On a beautiful fall-like morning last week, a group of East Central Illinois Master Naturalists met around the tailgate of a truck at Meadowbrook Park in Urbana. Everyone was handed a pair of hand pruners and a few paper bags before heading into the Meadowbrook prairies. Urbana Park District Natural Areas Coordinator Matt Balk began the day with a description of the objectives he hoped to accomplish and then led the group off toward the first area of prairie.
“Today we are going to start with some work close to the sidewalk, and once the dew dries a bit, we’ll work on some seed collection throughout the prairie,” instructed Balk.
The group walked out into the morning dew that was still lingering on tower stems of Canada goldenrod (Solidago canadensis), which was the target of their initial efforts for the day. Balk identified the plant and demonstrated how to clip off the nearly blooming flowerhead, as well as a good portion of the stem, at a convenient height.
“By clipping goldenrod now, we can avoid additional seed production by removing the flowers,” Balk explained. “If you take a portion of the stem as well, it will open up light to plants below and help them along the rest of the growing season.”
Wielding hand pruners, the Master Naturalists began the process of carefully clipping the goldenrod stems along with Balk. Looking around, it was easy to see the stems of goldenrod concentrated along the sidewalk. They certainly dominated the space. This is a problem that natural-areas managers around the state deal with regularly. Although Canada goldenrod is native, it is problematic in reconstructed prairies because it tends to really take over.
If left unchecked, goldenrod will likely dominate this area, forming a dense colony, shading out other native plants. It is not only a prolific seed producer and tough competitor, but there is some evidence that this plant limits competitors by exuding growth, inhibiting chemicals through its roots.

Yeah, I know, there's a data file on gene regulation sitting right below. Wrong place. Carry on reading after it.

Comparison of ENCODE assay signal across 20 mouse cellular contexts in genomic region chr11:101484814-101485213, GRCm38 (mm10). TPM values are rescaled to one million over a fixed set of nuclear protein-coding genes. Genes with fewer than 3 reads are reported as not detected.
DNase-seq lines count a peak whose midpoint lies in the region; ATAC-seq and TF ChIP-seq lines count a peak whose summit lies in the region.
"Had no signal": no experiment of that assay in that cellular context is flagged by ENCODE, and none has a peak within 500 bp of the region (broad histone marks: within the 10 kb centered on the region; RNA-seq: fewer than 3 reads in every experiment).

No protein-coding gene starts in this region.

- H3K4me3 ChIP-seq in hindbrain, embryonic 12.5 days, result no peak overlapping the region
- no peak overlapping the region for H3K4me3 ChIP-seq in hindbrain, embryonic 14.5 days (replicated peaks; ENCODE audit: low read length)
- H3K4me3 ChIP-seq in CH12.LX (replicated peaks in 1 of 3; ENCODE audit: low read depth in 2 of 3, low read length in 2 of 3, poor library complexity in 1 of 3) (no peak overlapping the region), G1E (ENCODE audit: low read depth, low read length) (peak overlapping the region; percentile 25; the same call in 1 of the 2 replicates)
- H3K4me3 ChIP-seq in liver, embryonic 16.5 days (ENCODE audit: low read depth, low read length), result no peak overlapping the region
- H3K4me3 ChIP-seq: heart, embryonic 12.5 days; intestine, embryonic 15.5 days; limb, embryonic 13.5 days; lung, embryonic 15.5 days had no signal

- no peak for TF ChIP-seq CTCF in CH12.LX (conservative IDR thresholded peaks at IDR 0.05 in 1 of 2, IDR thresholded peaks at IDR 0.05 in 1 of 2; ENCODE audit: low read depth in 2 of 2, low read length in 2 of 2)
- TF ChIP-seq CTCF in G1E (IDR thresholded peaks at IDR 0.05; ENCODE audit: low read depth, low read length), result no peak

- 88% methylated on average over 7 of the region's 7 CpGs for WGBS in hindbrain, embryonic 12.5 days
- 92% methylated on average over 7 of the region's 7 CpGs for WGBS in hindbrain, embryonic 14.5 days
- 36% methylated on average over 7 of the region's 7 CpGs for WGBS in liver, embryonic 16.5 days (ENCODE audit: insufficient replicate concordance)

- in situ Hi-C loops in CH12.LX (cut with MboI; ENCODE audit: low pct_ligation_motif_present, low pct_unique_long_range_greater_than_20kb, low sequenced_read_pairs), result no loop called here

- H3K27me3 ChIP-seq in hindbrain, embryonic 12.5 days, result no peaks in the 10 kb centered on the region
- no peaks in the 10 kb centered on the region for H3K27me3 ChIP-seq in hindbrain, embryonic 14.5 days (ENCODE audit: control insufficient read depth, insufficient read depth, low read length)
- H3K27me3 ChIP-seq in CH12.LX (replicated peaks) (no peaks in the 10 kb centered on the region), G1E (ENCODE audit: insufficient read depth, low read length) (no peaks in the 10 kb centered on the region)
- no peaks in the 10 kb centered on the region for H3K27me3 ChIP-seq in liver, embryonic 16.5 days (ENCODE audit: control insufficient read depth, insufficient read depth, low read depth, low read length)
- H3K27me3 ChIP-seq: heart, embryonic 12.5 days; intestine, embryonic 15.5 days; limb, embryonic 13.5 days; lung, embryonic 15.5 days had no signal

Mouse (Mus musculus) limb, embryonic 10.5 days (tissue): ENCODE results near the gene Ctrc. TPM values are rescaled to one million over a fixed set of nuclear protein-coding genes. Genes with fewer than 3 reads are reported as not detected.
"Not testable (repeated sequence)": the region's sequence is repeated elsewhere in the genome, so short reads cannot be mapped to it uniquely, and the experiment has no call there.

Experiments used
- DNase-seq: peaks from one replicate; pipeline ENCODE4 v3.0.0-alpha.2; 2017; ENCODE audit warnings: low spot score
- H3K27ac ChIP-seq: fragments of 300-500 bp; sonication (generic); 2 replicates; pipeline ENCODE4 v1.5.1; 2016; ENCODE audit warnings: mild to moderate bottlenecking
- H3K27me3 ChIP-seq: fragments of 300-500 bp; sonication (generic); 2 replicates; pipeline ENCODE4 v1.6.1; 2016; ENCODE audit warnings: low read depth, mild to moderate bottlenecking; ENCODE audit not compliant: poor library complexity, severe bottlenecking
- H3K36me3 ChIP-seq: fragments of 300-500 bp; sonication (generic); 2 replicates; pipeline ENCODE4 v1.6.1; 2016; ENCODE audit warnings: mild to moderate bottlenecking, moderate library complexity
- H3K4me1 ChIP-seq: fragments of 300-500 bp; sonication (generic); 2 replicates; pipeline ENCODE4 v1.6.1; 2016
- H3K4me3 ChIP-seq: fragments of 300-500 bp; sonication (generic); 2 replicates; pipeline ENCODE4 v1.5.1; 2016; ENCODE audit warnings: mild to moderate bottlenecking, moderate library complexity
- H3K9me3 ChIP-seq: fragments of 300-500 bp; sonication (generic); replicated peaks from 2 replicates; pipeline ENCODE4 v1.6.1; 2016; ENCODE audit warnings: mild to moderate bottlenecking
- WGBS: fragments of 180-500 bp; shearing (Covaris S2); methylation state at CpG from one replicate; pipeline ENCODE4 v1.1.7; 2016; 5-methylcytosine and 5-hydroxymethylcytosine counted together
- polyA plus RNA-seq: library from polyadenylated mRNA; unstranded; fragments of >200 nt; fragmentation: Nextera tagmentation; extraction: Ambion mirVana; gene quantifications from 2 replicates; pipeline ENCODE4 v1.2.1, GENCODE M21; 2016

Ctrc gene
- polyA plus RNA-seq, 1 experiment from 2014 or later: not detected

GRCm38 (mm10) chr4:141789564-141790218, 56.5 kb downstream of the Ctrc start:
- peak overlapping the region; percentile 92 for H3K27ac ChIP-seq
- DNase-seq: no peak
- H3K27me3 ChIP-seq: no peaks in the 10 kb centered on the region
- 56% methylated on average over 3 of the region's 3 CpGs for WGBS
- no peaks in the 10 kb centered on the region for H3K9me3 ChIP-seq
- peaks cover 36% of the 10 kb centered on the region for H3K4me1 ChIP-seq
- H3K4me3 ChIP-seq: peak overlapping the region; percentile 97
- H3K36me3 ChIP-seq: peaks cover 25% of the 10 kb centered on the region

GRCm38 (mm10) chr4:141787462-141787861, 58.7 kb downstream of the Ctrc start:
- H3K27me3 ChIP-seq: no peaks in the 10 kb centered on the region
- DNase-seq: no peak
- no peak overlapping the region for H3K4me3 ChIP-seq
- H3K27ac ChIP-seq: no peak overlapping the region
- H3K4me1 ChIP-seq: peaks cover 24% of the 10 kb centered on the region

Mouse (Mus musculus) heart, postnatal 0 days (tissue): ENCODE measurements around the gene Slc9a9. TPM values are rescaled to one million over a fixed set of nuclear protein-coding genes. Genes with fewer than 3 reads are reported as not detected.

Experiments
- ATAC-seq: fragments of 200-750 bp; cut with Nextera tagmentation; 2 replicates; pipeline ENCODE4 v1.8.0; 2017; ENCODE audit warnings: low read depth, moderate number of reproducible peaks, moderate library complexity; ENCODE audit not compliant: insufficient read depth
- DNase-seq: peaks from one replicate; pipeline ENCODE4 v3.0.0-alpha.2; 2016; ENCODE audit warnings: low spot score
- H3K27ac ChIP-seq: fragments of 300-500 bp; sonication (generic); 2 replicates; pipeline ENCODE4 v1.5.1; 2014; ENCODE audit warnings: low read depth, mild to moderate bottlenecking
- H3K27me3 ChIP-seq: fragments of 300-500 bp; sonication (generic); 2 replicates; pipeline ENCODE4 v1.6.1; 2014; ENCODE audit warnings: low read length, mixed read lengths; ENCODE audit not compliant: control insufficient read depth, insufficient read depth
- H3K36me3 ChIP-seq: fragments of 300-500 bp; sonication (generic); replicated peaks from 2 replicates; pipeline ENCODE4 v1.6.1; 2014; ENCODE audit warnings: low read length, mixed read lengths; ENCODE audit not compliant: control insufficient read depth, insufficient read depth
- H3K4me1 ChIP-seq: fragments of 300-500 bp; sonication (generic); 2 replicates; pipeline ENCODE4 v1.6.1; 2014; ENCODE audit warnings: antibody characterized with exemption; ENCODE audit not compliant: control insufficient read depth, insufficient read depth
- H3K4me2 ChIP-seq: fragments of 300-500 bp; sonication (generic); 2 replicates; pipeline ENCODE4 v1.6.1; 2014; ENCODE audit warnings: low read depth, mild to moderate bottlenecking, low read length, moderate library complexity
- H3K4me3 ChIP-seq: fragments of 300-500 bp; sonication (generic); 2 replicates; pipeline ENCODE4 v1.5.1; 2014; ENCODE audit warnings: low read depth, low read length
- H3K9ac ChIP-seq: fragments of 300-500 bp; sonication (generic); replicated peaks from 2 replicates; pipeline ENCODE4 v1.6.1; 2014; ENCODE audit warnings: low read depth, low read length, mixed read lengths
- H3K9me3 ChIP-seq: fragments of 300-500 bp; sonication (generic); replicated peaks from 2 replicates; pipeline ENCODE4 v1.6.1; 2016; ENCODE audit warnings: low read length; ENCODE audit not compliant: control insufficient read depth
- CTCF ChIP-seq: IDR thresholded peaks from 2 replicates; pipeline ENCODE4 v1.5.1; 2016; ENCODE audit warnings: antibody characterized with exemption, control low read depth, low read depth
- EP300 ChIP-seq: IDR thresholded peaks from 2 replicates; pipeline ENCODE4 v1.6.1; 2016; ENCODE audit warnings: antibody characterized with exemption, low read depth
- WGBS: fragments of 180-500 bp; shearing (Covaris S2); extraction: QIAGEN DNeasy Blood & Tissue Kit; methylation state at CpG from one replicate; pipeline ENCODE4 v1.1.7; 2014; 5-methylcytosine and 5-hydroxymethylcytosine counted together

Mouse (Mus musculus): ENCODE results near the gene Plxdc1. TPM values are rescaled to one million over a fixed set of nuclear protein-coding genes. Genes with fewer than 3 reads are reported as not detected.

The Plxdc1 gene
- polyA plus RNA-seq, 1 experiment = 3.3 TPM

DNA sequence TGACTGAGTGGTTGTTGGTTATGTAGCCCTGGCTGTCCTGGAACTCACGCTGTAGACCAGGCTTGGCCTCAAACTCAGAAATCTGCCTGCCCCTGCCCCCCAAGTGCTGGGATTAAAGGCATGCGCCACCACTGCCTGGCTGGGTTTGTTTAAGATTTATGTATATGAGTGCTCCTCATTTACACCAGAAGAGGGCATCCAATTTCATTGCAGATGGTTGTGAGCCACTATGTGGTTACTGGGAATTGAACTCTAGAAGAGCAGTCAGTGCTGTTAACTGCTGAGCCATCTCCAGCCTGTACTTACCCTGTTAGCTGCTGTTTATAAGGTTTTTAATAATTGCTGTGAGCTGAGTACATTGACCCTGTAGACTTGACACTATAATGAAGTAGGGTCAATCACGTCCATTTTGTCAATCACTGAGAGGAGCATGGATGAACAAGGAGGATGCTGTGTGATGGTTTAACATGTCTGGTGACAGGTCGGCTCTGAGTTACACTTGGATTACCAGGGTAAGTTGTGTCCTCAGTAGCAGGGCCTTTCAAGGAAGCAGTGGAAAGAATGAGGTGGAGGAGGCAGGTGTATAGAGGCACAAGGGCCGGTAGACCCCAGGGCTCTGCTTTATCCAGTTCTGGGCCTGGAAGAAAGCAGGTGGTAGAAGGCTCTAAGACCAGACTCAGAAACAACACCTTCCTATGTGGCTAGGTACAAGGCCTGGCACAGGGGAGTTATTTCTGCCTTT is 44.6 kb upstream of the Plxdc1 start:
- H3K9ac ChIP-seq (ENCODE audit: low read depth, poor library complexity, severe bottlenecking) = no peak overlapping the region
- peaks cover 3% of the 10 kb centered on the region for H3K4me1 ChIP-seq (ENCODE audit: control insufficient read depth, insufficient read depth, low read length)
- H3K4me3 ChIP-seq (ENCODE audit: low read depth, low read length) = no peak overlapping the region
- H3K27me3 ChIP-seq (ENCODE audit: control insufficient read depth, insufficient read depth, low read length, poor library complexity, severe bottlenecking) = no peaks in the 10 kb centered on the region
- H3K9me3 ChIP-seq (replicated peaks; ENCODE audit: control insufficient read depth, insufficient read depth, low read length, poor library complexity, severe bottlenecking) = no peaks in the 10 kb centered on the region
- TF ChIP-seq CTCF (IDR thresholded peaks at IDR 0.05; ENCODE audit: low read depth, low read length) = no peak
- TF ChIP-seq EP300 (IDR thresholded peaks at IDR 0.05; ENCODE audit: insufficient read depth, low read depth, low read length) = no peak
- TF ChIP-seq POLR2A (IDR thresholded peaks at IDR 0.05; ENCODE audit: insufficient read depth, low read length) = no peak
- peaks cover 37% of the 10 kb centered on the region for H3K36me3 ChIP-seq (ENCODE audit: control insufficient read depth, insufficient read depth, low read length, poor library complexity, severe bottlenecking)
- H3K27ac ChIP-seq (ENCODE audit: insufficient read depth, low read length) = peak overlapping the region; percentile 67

Balk’s plan to hand clip these plants is carefully timed to coincide with flower development and prevent seed production by removing flowerheads before seeds can form. With fewer seeds produced, there is less chance for goldenrod to spread on to new areas, but there are other more immediate benefits to this practice well.
Flower production is an energy-intensive process for plants. By clipping off the developing flowerheads, along with much of the upper stem, the goldenrod plants lose a considerable amount of energy. Since a significant quantity of their leaf mass was removed also, they are unable to gain back lost energy (through photosynthesis) before the growing season ends, weakening the plant.
Other, more sensitive prairie plants are then able to fill in the space, using the newly available sunlight to hopefully gain an edge over the goldenrod before next year. Repeated applications of this practice favor greater plant diversity in Meadowbrook prairies, which is part of the bigger picture that Balk is focused on each year.
The second half of the morning’s work was also focused on increasing plant diversity, but this time through seed collection and later redistribution into areas that need more native plants. As the dew dries, Balk heads in among the prairie plants to explain seed-collection procedures.
“Collect all the seed from one plant and skip the next one, or just collect seed from half the flowerheads on each,” explained Balk as he grabbed a seedhead and gently rubbed the seeds off into a paper bag.
The goal is to take half the seeds for later distribution in other areas and leave the other half for wildlife. For today, the Master Naturalists are focused on collecting seeds from prairie sunflower (Helianthus pauciflorus), which is one of our many native sunflowers. The large nutritious seeds have been shown to support up to two dozen species of native birds. So Balk is careful not to short our fine feathered friends.
By morning’s end, the Master Naturalists had produced a huge pile of goldenrod stems and many bags of seeds. Balk and his staff will later spread the seeds into areas where invasive species have been removed. They have experienced great success establishing prairie sunflower from seed in areas where invading, nonnative bush honeysuckle was removed from savannah-type prairies at Meadowbrook. All in all, it was a great morning of cooler weather, sunshine and time spent in nature improving native plant diversity.
The Urbana Park District is a sponsoring partner of the East Central Illinois Master Naturalists. They graciously provide monetary support, meeting space, training from their expert staff and other services on an annual basis to support the work of our Master Naturalists. In return, our volunteers participate in various stewardship activities to support and promote the proliferation of native plant species in Urbana parks and across central Illinois.